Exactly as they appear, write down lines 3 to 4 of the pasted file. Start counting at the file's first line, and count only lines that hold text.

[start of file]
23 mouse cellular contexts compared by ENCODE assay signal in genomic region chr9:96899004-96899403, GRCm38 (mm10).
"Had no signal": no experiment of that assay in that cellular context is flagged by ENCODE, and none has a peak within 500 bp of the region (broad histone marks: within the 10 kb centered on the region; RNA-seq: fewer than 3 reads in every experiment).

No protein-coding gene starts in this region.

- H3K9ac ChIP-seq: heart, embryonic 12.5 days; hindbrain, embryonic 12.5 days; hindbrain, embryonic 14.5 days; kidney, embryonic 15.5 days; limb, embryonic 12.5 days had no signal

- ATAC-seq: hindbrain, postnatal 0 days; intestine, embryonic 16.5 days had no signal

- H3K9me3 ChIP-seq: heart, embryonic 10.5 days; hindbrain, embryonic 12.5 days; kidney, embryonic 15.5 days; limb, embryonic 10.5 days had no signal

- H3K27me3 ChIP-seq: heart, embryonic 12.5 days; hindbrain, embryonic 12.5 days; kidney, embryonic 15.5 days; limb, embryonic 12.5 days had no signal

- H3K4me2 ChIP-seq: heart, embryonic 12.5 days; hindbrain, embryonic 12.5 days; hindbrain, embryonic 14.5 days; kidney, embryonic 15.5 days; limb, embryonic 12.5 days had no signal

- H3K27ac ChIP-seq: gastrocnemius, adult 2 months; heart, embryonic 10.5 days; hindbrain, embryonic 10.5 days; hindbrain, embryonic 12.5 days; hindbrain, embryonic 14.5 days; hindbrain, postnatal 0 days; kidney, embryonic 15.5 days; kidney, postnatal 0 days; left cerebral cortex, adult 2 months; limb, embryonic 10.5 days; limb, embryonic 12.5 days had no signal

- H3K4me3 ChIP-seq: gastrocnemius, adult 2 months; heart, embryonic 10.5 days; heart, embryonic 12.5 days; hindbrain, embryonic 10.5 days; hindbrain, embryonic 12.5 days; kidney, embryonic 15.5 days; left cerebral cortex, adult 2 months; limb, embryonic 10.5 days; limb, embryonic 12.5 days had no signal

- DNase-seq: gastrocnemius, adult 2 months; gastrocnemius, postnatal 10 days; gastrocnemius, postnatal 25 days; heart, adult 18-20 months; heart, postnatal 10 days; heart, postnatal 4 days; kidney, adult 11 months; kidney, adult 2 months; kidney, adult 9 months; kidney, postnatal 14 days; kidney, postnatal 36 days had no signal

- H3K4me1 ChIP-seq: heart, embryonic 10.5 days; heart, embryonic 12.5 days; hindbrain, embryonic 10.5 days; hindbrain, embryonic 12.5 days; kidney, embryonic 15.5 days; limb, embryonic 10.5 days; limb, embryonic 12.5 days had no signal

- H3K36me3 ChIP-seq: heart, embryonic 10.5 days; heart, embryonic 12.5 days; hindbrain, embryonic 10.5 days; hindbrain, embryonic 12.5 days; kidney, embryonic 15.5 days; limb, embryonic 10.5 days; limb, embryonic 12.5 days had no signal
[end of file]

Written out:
No protein-coding gene starts in this region.

- H3K9ac ChIP-seq: heart, embryonic 12.5 days; hindbrain, embryonic 12.5 days; hindbrain, embryonic 14.5 days; kidney, embryonic 15.5 days; limb, embryonic 12.5 days had no signal